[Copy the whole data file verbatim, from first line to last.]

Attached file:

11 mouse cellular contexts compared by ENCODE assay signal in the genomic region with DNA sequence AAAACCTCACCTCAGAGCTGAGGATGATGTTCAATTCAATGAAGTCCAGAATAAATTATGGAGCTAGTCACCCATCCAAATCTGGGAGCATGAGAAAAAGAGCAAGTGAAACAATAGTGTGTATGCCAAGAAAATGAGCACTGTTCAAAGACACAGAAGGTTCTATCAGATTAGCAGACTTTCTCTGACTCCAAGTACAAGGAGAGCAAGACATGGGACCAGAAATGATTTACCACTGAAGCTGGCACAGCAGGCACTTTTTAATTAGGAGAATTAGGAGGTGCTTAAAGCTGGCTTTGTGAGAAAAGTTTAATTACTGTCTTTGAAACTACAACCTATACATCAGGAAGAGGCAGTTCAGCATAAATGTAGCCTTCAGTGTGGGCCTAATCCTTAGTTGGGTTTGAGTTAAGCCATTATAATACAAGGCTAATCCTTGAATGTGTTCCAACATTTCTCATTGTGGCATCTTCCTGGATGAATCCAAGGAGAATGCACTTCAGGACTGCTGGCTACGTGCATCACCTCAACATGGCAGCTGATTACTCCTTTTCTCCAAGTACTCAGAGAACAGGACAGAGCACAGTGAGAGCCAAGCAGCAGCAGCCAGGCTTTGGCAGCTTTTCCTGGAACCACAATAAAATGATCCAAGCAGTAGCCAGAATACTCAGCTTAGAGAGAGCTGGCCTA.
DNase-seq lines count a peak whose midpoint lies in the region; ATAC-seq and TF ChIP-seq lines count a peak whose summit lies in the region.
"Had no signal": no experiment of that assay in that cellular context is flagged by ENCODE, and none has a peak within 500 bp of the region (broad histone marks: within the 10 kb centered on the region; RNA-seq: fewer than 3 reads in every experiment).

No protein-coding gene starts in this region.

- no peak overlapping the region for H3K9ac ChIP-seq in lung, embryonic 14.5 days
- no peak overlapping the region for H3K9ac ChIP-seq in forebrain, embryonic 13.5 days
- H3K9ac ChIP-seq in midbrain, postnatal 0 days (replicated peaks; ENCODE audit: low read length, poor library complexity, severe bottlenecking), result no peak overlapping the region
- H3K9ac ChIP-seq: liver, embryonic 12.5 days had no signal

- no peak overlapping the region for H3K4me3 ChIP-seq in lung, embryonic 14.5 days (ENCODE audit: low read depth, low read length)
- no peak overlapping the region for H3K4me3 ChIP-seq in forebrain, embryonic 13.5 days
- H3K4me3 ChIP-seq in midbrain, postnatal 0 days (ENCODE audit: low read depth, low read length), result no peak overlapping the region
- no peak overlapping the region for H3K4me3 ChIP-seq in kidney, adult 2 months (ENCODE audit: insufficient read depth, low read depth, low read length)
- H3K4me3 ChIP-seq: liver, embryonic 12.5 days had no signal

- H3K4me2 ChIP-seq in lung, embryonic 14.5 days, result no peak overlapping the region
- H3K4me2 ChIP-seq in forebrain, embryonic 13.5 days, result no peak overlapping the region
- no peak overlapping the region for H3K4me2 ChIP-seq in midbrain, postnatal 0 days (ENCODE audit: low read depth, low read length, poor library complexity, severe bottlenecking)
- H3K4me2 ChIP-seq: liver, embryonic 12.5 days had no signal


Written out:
11 mouse cellular contexts compared by ENCODE assay signal in the genomic region with DNA sequence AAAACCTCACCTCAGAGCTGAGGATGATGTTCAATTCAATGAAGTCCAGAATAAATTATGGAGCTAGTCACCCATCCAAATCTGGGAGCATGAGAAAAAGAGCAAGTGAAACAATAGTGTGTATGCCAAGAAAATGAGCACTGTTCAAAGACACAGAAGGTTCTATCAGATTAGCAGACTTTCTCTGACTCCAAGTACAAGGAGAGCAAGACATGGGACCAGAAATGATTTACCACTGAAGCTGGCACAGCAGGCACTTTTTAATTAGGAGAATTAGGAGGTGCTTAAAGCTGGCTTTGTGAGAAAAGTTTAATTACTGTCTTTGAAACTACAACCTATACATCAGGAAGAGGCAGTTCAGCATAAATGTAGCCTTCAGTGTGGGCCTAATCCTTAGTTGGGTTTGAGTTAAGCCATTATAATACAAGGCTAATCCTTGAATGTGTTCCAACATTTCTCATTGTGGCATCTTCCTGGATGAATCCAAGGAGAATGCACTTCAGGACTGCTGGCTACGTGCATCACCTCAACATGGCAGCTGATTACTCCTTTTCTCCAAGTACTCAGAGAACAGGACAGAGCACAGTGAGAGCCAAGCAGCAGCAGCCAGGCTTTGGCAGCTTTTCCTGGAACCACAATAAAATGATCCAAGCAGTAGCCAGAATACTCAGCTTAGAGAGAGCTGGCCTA.
DNase-seq lines count a peak whose midpoint lies in the region; ATAC-seq and TF ChIP-seq lines count a peak whose summit lies in the region.
"Had no signal": no experiment of that assay in that cellular context is flagged by ENCODE, and none has a peak within 500 bp of the region (broad histone marks: within the 10 kb centered on the region; RNA-seq: fewer than 3 reads in every experiment).

No protein-coding gene starts in this region.

- no peak overlapping the region for H3K9ac ChIP-seq in lung, embryonic 14.5 days
- no peak overlapping the region for H3K9ac ChIP-seq in forebrain, embryonic 13.5 days
- H3K9ac ChIP-seq in midbrain, postnatal 0 days (replicated peaks; ENCODE audit: low read length, poor library complexity, severe bottlenecking), result no peak overlapping the region
- H3K9ac ChIP-seq: liver, embryonic 12.5 days had no signal

- no peak overlapping the region for H3K4me3 ChIP-seq in lung, embryonic 14.5 days (ENCODE audit: low read depth, low read length)
- no peak overlapping the region for H3K4me3 ChIP-seq in forebrain, embryonic 13.5 days
- H3K4me3 ChIP-seq in midbrain, postnatal 0 days (ENCODE audit: low read depth, low read length), result no peak overlapping the region
- no peak overlapping the region for H3K4me3 ChIP-seq in kidney, adult 2 months (ENCODE audit: insufficient read depth, low read depth, low read length)
- H3K4me3 ChIP-seq: liver, embryonic 12.5 days had no signal

- H3K4me2 ChIP-seq in lung, embryonic 14.5 days, result no peak overlapping the region
- H3K4me2 ChIP-seq in forebrain, embryonic 13.5 days, result no peak overlapping the region
- no peak overlapping the region for H3K4me2 ChIP-seq in midbrain, postnatal 0 days (ENCODE audit: low read depth, low read length, poor library complexity, severe bottlenecking)
- H3K4me2 ChIP-seq: liver, embryonic 12.5 days had no signal